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Macbeth remains a popular choice in high school English programs for several reasons. For a Shakespearean drama, it is fairly easy to understand, as the plot is straight forward and easy to follow with its absence of subplots. Its characters are very memorable, especially Lady Macbeth. There are numerous famous speeches in the play that offer an excellent opportunity to study the elements of poetry. The supernatural elements in the play add intrigue and suspense to keep students reading. Also, the themes and relationships found in Macbeth remain very relevant today, which can lead to interesting class discussions.
Not every high school requires Macbeth specifically, but most American high school English curricula require some Shakespeare study. His plays contain universal themes and provide the opportunity to study poetry, drama, and classic literature all at once. They are also intellectually challenging.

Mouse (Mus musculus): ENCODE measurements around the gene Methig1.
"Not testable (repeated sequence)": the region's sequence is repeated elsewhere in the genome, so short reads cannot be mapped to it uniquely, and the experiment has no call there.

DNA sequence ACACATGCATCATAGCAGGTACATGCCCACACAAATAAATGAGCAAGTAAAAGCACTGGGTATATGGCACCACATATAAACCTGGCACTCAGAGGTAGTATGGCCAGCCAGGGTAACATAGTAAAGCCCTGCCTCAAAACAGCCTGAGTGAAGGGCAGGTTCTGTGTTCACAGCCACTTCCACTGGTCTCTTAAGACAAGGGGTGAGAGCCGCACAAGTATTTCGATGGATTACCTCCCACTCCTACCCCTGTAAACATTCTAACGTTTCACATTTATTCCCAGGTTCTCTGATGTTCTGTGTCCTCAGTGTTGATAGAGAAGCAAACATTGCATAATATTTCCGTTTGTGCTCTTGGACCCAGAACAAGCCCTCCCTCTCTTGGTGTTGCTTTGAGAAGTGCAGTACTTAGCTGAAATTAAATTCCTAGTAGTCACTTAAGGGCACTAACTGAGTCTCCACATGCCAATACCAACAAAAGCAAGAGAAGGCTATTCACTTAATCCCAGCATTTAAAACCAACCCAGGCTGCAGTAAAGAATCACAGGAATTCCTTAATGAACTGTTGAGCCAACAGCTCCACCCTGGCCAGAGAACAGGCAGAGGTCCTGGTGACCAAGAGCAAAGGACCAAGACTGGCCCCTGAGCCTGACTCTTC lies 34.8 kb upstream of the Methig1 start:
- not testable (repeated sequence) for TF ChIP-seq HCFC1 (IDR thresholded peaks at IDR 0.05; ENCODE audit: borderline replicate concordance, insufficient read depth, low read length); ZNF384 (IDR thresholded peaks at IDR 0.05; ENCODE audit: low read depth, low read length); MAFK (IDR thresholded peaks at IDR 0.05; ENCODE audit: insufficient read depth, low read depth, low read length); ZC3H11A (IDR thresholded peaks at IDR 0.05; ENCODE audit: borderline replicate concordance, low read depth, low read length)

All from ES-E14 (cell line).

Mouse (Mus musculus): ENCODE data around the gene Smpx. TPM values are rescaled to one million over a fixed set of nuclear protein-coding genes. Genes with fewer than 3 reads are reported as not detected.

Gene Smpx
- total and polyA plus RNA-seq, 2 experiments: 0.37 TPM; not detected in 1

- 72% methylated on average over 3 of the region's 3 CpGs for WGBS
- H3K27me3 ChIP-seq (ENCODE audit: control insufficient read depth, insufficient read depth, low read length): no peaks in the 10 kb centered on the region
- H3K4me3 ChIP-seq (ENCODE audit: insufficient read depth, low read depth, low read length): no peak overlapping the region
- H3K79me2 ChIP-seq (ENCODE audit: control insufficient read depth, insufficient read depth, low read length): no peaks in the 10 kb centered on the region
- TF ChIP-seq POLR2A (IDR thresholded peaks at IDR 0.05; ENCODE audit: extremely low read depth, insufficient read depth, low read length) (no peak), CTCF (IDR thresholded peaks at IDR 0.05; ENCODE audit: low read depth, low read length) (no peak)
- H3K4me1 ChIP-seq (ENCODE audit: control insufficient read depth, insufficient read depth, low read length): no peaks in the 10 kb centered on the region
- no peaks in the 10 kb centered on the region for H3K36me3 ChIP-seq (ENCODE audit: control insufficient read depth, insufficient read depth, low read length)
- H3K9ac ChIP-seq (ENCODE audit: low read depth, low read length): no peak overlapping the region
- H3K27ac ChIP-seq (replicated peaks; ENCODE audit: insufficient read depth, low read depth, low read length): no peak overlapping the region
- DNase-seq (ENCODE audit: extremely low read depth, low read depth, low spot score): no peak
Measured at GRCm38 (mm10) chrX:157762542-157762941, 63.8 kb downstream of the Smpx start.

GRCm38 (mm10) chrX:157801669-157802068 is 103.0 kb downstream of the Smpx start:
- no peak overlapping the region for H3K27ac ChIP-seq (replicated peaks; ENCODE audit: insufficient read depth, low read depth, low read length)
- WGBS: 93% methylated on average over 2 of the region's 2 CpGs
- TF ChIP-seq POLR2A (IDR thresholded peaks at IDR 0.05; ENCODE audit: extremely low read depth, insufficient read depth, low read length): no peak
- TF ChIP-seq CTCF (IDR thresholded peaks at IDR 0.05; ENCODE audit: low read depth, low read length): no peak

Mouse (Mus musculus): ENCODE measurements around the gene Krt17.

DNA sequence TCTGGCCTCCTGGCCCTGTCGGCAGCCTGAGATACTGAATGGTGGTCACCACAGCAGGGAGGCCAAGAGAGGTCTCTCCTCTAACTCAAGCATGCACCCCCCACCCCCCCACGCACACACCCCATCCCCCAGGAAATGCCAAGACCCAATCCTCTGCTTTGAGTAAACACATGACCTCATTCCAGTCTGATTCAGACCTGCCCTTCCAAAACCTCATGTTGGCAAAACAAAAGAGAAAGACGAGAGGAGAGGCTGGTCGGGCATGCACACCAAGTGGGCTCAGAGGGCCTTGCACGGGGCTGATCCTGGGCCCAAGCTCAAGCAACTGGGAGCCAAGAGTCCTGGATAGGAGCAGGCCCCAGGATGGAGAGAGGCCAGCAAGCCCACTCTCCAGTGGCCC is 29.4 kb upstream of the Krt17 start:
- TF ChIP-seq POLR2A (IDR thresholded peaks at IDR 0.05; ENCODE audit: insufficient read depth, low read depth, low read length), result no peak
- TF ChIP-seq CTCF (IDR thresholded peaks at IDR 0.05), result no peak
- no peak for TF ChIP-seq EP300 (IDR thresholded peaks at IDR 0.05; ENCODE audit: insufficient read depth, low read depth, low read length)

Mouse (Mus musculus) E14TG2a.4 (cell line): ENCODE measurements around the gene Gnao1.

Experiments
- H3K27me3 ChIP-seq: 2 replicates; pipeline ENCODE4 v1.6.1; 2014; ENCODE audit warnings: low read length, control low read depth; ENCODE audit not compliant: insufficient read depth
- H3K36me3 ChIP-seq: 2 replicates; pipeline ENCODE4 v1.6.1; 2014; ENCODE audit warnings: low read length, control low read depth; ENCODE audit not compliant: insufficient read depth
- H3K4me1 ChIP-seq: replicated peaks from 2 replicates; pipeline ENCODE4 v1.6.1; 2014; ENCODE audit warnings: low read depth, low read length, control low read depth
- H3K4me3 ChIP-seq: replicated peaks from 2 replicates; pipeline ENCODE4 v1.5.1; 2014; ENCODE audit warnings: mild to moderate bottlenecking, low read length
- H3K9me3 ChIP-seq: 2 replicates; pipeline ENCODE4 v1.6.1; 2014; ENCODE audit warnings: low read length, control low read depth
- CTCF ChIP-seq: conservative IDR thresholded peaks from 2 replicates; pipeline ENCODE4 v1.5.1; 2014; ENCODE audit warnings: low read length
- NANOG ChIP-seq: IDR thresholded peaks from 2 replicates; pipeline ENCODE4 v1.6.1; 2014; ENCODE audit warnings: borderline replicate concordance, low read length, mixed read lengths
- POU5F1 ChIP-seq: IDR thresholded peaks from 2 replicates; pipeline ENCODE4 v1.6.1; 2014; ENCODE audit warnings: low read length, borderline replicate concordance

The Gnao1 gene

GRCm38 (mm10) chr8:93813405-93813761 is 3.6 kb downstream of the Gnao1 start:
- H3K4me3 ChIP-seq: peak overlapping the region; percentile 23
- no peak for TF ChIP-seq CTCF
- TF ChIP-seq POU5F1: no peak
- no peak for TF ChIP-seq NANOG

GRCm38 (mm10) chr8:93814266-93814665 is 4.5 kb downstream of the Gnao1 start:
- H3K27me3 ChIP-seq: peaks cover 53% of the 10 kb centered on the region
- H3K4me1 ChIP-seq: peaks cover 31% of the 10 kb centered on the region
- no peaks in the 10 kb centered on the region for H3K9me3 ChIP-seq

When I have taught Macbeth for high school students, I like to tie it with pop culture icons that they have shown me that remind them of the themes. Some of these include the song "Guilty Conscience" by Dr. Dre and Eminem, as well as the film Men of Respect, which is Macbeth retold as a Mafia story.
I don't think Hamlet is a requirement because not too many schools study it because of its length. Macbeth is preferred because of its length and universal themes.
The one thing that can be said about Shakespeare is that his works are critically acclaimed and critically analyzed, professionally written about, and his works offer everlasting themes about the truth in people. Many of his works can easily be read and understood, and performing them can give students opportunities that they otherwise would not have had.
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